It seemed the perfect day for it. Dark, stormy and windy. Gus was coming home.
The ground has thawed in the past week, and we said several times over the weekend that we wanted Gus home. Since he died, he’s been in a plastic bag inside of a box in the freezer of the Cambridge Valley Vets.
In the country we, freeze the people and animals we love who have died in the winter. The ground is too hard for burial, so we wait and we dig holes in the Spring. I called the vet and said it was time to come home.
I had mentioned burying Gus online and several people wrote to ask me to photograph the burial or take photos of Gus before he went into the ground.
Maria and I were of the same mind about that, neither of had any desire to take a photo of Gus being buried. I have plenty of photos of Gus, and the sight of a puppy twisted into a frozen position with a bag of frozen fluid on his head and wrapped in a plastic bag is not something we wish to keep or share.
That’s not the final memory of Gus I want to have.
In America, we are used to dead bodies getting a makeover to look restful and at their best. We hide from death every chance we can. Death is inevitable, but it isn’t pretty.
Dogs don’t get that cosmetic treatment, at least not yet.
Maria and I took turns digging a hole in the Dahlia garden, and then she dug while I went to pick Gus up. Nicole brought him out in a large cardboard box, and I gulped. It was a lot bigger than Gus or our hole for him.
When I got home, I opened the box and Gus was wrapped in a thick bright yellow plastic bag with a name tag on it that said “Gus Katz.” The box was heavy, I knew he had been frozen.
Most people up here just dig a hole with a tractor and put the whole cardboard box in. The farmers dig a hole with their tractors and put the dog in the hole.
We couldn’t abide Gus going into the ground in a plastic bag, so we pulled him out of the box, cut open the bag and wrapped him in a linen blanket. He was frozen in an upright position, we couldn’t see his face. We would have to do some maneuvering to get him into the hole we had dug.
He would thaw in a few days underground, it was a good spot for him, at the edge of the Dahlia garden with a sweet view of the Vermont hills. The wind was picking up and the temperature was dropping.
Maria placed Gus deep into the ground, we put in a favorite bone and his favorite toy, a brown bear. We covered him in dirt and stones to keep him safe from foraging animals. He is way down.
The worms and bugs are welcome to him, he is a gift to the soil and the earth. We each spoke a few words and held hands a cried a bit. We had already said goodbye, I saw this as a chance to say hello.
I thanked Gus for his life with us and welcomed him home. We are glad to have you back here with us, I said, this is a lovely spot. You can mind everybody’s business from here and jump out and scare the hell out of Fate once in a while, maybe chase a rabbit again for a few feet, or grab one of her treats and hide it in the ground.
I told Gus that we missed him and that he was nothing but a gift to us. I apologized for not being able to save him. I know there was nothing else I could have done, but I did feel I let him down.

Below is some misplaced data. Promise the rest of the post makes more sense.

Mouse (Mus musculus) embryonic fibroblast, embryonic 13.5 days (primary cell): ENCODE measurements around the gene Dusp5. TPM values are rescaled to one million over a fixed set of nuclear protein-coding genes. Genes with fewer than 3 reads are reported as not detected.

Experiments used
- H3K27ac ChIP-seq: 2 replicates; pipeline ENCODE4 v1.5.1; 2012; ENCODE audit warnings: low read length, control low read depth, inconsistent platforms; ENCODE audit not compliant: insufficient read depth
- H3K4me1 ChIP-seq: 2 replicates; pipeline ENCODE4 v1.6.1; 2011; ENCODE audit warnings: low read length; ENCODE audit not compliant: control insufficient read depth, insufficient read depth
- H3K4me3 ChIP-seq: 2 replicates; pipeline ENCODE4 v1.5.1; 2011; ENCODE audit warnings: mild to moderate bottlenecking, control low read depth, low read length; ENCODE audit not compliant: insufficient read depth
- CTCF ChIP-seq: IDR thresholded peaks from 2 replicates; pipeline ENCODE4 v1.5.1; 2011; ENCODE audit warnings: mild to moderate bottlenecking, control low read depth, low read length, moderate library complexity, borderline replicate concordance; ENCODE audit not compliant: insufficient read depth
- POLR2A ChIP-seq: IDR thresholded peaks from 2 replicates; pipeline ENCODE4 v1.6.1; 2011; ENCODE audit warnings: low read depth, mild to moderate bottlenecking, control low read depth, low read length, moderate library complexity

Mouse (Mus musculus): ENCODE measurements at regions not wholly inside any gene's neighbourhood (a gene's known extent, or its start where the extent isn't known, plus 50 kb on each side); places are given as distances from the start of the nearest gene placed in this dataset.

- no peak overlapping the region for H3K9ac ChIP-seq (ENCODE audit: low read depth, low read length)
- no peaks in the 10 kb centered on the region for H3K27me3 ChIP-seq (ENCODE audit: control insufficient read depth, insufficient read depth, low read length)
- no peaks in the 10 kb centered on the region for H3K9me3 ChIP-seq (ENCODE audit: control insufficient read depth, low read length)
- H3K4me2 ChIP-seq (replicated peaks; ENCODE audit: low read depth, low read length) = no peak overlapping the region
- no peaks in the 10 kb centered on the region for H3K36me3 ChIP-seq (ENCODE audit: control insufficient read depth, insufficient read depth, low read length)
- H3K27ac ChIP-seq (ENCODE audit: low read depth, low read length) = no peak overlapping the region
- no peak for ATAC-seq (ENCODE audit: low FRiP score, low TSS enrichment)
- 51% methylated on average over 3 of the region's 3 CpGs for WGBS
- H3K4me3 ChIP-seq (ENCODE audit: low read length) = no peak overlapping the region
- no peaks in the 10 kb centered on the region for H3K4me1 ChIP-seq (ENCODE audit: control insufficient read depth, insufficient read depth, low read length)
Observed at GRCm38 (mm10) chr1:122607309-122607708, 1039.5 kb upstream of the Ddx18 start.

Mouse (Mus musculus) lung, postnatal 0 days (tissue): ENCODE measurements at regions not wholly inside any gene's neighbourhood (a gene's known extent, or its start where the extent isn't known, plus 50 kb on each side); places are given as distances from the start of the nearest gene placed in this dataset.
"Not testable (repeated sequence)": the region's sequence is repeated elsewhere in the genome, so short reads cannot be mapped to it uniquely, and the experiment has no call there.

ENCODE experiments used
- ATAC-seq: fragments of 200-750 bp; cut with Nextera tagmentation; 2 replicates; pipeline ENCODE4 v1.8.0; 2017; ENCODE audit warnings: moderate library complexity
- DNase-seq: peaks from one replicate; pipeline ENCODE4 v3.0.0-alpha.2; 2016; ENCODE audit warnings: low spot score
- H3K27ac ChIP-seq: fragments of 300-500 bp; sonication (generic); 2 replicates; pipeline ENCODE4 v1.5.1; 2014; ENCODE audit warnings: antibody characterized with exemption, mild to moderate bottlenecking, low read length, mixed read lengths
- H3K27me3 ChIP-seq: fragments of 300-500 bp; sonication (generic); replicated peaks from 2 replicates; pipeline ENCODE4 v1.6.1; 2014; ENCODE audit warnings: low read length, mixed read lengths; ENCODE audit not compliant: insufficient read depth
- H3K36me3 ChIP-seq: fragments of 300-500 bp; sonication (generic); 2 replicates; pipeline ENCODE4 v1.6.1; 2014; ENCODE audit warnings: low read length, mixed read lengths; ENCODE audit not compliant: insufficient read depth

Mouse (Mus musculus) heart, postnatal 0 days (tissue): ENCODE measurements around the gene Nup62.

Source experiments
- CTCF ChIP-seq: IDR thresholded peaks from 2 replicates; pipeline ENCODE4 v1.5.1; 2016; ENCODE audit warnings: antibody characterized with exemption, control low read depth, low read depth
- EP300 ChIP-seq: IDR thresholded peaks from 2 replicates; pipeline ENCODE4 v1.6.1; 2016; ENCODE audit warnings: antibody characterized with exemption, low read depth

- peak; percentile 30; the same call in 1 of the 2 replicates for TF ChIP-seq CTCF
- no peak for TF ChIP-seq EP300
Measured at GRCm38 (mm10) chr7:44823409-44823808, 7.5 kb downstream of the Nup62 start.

I told him we hoped to get the dog from Robin and her son Brian, he loved them and they loved him.
I told him I would rather celebrate a life than mourn it. We choked up once or twice, we did not cry.
And then, we tidied up the ground and said goodbye for now. The good thing is that he is here, and that feels better.
I went out a few minutes later and read this passage from Mary Oliver’s book:
“Dogs die so soon. I have my stories of grief… It is almost a failure of will, a failure of love, to let them grow old, or so it feels. We would do anything to keep them with us, to keep them young. The one gift we cannot give.”
There are other gifts we can’t give.
To keep them healthy, to keep them from dying so young.
In my mind, Gus is jumping up on my chest while I am asleep, dispensing licks fast and furiously, like a lawn mower growling up and down over the grass. He will bring me his pony, and dare me to throw it, and throw, and throw it again. He will growl and then look at me intently, as if to make sure this is okay to do.
Then, and quite suddenly, he will jump back up, spin turn on my chest and go to sleep along with me. When I wake up, he is curled against my chin, making his strange breathing noises, more like a snort than a sigh. I looked forward to taking naps with Gus, Maria always told me if he was a bother me I could put him in his crate.
But I could never say that I didn’t want to put him in his crate, I never could do it.
Dogs die too soon, all of them.
And to honor Gus, I will go and look for another dog to love just as much. The final gift of a dog, I suppose, if that we get to do it again. And again. Gus is not about sadness for me, he is about love and joy and that it is where I want to keep it.
Godspeed, our Little King. You were nothing but a strange and wonderful pleasure. You looked small, but thought big. I am grateful for every minute of it, good and bad, from beginning to end.
In Gus’s memory, we’ve established The Gus Fund, formerly the Children’s Refugee Fund. If you wish to contribute – I am receiving donations from all over the country every day – you can sent your donation to The Gus Fund, c/o. Jon Katz, P.O. Box 205, Cambridge, N.Y., 12816, or via Paypal, firstname.lastname@example.org.